Lectures:

Lecture 1 (03:55)

Starting Strong

A compelling opening is instrumental for attracting potential investors.

Step 10%
Lecture 2 (02:05)

The Pivotal Opening Sentence

Examples of opening sentences.

Step 20%
Lecture 3 (03:36)

Crafting the Opening Paragraph

The Opening Paragraph.

Step 30%
Lecture 4 (02:19)

The Opening

The Opening Presentation

Step 40%
Lecture 5 (05:51)

The Private Concepts' Opening

Private Concepts' Opening Presentation.

Step 50%
Lecture 6 (02:22)

The Executive Summary

The Executive Summary is the most important part of your business plan.

Step 60%
Lecture 7 (02:37)

Sell The Product Benefits

The opportunity should emphasize product benefits much more than product features and should describe the proprietary position of the venture.

Step 70%
Lecture 8 (04:42)

Model, Market & Management

- The Business Model: What does the venture sell? - The Market: How large is the market and what is the likely market share that the new venture will get? - The Management Team: Investors want a strong match between the skills of the team and the needs of the venture.

Step 80%
Lecture 9 (02:10)

The Financial Section

Financial Section: The financial section needs to show the venture's revenue and income potential over the next five years.

Step 90%
Lecture 10 (03:54)

The Right Team

- Investors invest in entrepreneurial teams more than the idea. - The business plan should convince investors that you have the perfect team for this venture. - Team members should possess skills in the major disciplines (marketing, operations, technology, finance), industry domain knowledge and entrepreneurial experience.

Step 100%
Lecture 11 (01:52)

The Private Concepts Team

The Private Concepts Team.

Step 110%
Lecture 12 (02:30)

Presenting Financial Projections

- The financial section of the business plan is both critically important and difficult to present convincingly, interestingly, and clearly. - The entrepreneur must strive for revenue and income projections that are both credible and attractive to investors.

Step 120%
Lecture 13 (02:44)

Placement Of Financials

A financial overview goes in the executive summary, a condensed income statement goes in the body of the plan and detailed financial statements go in the appendix.

Step 130%
Lecture 14 (03:51)

Aim High, But Not too High

Financials should be ambitious enough to attract investors, and conservative enough to be creditable.

Step 140%
Lecture 15 (01:35)

Finding The Right Investors

- The three types of investors are Friends & Family, Angel Investors and Venture Capitalists. - Before enlisting Friends & Family as investors, make sure they understand that new ventures are risky, there are no guarantees and all of the funds could be lost

Step 150%
Lecture 16 (02:27)

Angel Investors

- Angel Investors tend to be successful entrepreneurs who like to offer opportunities to other entrepreneurs. - Angel investors typically invest no more than $50,000

Step 160%
Lecture 17 (04:04)

Venture Capitalists

- Venture Capitalists typically work on behalf of groups of investors such as pension funds and invest sums of $1 million or more. - Venture Capitalists do major diligence and may take 60-90 days to investigate a funding opportunity.

Step 170%
Lecture 18 (04:08)

Choosing The Best Funding

- Self-funding if a small investment is needed & early profitability seems likely. - Angel Investor funding if less than $500,000 is needed and there may be a significant time before profitability. - Venture Capitalist funding if more than $500,000 is needed, there is a 5-7 year timeframe for profitability and at least a 10x return on investment is expected.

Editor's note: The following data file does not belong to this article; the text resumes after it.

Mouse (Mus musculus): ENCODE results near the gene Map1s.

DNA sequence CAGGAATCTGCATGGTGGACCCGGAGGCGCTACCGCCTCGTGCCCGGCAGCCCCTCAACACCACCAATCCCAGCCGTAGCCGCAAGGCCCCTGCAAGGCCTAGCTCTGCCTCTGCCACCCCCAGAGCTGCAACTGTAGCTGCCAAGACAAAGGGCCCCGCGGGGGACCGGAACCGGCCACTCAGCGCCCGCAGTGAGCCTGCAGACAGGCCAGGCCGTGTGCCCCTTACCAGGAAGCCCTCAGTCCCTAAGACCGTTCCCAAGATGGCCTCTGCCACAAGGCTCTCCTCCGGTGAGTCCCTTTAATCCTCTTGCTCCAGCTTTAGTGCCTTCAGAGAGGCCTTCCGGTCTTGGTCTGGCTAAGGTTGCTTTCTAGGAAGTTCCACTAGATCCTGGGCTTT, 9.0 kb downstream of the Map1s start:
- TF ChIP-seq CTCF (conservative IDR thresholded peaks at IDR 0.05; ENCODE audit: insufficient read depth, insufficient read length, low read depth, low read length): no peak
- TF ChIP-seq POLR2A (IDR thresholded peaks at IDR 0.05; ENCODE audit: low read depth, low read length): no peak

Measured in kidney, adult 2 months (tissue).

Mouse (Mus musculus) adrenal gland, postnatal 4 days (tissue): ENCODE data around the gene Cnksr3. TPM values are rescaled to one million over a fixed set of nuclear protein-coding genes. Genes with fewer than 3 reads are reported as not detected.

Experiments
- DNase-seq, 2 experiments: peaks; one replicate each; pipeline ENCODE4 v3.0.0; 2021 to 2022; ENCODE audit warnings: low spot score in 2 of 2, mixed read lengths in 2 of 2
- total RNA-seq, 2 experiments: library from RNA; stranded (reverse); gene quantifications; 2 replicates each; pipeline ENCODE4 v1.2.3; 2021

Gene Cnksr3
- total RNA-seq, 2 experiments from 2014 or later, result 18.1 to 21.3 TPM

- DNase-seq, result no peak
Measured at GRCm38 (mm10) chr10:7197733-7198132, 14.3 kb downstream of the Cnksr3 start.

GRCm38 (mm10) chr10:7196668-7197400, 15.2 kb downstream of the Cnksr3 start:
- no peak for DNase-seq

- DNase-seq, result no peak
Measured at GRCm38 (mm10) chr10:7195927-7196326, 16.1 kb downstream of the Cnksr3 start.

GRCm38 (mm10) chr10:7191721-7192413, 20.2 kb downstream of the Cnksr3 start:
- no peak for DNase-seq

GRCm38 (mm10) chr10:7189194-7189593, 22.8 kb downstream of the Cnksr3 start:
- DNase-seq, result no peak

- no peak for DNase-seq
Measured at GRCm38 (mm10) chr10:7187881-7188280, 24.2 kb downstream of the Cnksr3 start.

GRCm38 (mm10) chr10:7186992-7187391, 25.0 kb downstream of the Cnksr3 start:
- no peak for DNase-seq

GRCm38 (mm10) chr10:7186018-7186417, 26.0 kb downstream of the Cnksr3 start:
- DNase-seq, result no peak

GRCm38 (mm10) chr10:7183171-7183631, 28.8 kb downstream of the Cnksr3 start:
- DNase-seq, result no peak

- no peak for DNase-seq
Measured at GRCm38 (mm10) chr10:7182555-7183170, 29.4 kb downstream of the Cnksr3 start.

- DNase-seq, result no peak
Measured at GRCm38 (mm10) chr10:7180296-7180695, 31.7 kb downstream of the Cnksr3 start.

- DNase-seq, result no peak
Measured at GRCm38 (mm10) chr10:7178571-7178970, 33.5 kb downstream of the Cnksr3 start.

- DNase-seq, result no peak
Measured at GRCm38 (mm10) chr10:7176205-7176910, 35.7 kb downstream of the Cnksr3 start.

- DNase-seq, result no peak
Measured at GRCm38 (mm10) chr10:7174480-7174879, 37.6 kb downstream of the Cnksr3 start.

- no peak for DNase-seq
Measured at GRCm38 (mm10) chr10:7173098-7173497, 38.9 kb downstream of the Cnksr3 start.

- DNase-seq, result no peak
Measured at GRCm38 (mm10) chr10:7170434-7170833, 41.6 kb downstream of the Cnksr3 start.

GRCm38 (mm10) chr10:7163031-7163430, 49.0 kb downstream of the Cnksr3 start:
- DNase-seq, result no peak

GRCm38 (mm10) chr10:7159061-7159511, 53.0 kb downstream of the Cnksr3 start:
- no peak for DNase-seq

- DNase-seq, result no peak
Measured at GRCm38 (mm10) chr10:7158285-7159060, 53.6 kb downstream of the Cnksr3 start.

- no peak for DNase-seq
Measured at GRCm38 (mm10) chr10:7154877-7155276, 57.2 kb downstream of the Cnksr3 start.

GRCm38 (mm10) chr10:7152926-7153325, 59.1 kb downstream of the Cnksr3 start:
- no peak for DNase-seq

Step 180%

You will learn how to ...

  • Begin with an intriguing and compelling opening
  • Meet a burning need which makes a business plan intriguing
  • Open with your opportunity
  • Tell the whole story, concisely
  • Give the investor reasons to want to be involved
  • Which are the critical skills of the team for the venture
  • To make the Investor think that this is the perfect team
  • Show the financial potential of the venture
  • Recognize factors that improve the fundability of a new venture
  • Determine the type of funding to seek

About the Instructor

Gary M. Cadenhead, PhD

Gary M. Cadenhead, Ph.D. is the Director of the Master of Science in Technology Commercialization (MSTC) Program. Intimately familiar with the MSTC Program, Dr. Cadenhead taught the inaugural Class of 1996 and the Class of 2004.

In four different years, Texas MBA students selected him to receive Outstanding Graduate Business Professor Awards. In 1995, the Kauffman Foundation and the Entrepreneur of the Year Institute recognized him as one of the Top Ten Entrepreneurship Educators of the Year. In 1998 and again in 2003, Dr. Cadenhead and the MOOT CORP Program were featured in Inc. magazine. In 1999, he received the Entrepreneurship Education Pedagogy Innovation of the Year Award from USASBE. In a 2003 survey of entrepreneurship directors commissioned by Entrepreneur magazine, Dr. Cadenhead was recognized as one of the three top directors of entrepreneurship programs in the United States.

Prior to joining The University of Texas in 1980, Dr. Cadenhead held faculty positions at Stanford University, UCLA, and the University of California at Santa Barbara. He has been a visiting professor at the University of Hawaii at Manoa, Ecole Polytechnique Federale de Lausanne in Switzerland, IMADEC University in Austria, and Texas Christian University.

Currently, Dr. Cadenhead’s professional activities involve advising new ventures, mentoring two new venture competitions, consulting, and serving on the boards of several entities.